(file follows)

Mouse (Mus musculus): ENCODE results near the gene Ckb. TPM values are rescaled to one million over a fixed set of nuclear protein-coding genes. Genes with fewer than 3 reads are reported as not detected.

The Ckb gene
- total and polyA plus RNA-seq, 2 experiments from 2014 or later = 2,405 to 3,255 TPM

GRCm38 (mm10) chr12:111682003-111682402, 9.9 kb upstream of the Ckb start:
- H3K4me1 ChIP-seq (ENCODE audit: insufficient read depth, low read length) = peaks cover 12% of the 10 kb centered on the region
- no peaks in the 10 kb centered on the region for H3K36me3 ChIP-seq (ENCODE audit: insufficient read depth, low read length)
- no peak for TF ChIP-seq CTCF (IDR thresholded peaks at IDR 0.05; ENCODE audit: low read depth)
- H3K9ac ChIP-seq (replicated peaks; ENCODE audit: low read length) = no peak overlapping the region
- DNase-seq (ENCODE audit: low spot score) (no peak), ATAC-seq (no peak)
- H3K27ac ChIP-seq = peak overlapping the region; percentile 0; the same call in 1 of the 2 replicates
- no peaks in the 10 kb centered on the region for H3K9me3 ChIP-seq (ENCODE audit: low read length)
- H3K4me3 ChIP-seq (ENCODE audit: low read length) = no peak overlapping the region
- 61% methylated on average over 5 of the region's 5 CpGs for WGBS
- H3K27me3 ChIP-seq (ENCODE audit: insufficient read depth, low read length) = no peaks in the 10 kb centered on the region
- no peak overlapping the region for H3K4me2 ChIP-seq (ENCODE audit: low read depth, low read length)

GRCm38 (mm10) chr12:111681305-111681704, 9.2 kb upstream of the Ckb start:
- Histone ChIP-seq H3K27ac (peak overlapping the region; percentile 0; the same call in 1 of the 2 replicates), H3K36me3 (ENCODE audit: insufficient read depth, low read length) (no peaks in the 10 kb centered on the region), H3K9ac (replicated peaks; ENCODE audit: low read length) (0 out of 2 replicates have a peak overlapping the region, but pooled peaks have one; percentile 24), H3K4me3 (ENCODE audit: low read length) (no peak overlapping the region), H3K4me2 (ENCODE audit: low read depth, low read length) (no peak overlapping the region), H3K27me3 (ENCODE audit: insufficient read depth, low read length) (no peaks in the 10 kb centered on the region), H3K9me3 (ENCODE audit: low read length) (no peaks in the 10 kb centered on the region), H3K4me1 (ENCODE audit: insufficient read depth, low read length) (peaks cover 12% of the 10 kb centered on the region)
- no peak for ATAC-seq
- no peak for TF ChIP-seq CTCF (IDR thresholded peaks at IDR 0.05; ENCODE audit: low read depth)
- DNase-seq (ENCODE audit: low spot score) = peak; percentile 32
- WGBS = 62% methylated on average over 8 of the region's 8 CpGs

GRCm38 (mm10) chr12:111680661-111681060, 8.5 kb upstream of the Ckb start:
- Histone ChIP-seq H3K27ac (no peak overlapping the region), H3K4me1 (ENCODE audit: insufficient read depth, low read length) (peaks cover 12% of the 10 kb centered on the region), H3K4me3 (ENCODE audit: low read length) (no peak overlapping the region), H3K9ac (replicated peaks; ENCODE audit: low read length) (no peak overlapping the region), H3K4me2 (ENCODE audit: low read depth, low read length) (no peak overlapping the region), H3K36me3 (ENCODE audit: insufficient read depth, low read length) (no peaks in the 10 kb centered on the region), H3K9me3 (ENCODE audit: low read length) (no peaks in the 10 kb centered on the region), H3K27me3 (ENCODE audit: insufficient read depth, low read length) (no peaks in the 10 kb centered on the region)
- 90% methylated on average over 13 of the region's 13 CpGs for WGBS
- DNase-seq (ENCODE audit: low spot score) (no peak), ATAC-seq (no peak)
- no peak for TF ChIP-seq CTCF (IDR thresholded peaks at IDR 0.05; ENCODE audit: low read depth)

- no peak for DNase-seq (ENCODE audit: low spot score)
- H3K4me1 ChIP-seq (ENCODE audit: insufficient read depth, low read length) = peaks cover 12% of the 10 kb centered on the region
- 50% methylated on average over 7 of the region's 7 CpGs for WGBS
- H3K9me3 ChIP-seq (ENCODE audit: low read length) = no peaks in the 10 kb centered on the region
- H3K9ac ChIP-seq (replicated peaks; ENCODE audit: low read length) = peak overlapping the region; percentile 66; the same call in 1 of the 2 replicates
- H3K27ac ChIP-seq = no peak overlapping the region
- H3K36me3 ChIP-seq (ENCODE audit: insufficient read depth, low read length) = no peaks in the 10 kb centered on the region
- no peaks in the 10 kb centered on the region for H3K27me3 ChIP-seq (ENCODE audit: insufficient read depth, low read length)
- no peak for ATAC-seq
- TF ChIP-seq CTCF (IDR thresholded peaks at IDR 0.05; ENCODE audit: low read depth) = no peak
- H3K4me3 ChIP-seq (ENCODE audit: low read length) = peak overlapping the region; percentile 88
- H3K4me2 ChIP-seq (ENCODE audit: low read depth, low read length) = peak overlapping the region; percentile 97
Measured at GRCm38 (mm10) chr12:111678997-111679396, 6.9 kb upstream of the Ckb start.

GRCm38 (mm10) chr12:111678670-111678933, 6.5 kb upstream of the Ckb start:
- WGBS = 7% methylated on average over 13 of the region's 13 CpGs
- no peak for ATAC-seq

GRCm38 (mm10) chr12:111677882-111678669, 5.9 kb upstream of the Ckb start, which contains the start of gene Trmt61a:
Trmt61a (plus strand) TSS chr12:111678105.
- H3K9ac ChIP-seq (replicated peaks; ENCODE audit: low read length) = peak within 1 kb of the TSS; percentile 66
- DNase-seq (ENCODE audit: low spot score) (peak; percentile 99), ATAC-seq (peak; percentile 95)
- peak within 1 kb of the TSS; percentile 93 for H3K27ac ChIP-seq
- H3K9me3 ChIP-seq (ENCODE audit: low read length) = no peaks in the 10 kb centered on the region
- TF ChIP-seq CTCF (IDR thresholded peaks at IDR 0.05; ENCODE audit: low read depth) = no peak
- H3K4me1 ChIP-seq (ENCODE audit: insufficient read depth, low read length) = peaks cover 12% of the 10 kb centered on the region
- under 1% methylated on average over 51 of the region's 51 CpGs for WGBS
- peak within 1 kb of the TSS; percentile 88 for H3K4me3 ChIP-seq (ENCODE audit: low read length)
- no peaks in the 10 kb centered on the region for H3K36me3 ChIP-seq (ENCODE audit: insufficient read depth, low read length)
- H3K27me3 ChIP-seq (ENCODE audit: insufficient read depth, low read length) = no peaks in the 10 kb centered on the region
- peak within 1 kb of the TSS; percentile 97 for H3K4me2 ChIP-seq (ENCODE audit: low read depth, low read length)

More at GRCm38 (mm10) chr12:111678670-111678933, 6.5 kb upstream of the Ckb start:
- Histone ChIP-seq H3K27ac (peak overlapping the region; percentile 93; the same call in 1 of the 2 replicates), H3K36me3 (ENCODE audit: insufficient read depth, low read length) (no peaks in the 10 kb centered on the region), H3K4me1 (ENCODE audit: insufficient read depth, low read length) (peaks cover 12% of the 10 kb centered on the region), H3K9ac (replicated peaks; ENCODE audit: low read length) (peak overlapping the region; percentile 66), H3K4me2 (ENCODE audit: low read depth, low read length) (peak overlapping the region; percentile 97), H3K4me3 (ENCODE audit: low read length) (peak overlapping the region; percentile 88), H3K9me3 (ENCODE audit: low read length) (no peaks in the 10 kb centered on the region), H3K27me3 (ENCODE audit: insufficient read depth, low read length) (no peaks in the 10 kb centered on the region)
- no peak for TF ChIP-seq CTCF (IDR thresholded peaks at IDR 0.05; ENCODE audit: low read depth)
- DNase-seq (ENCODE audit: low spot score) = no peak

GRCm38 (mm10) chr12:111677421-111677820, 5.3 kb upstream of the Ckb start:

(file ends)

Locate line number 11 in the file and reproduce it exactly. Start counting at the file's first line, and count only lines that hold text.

- no peaks in the 10 kb centered on the region for H3K9me3 ChIP-seq (ENCODE audit: low read length)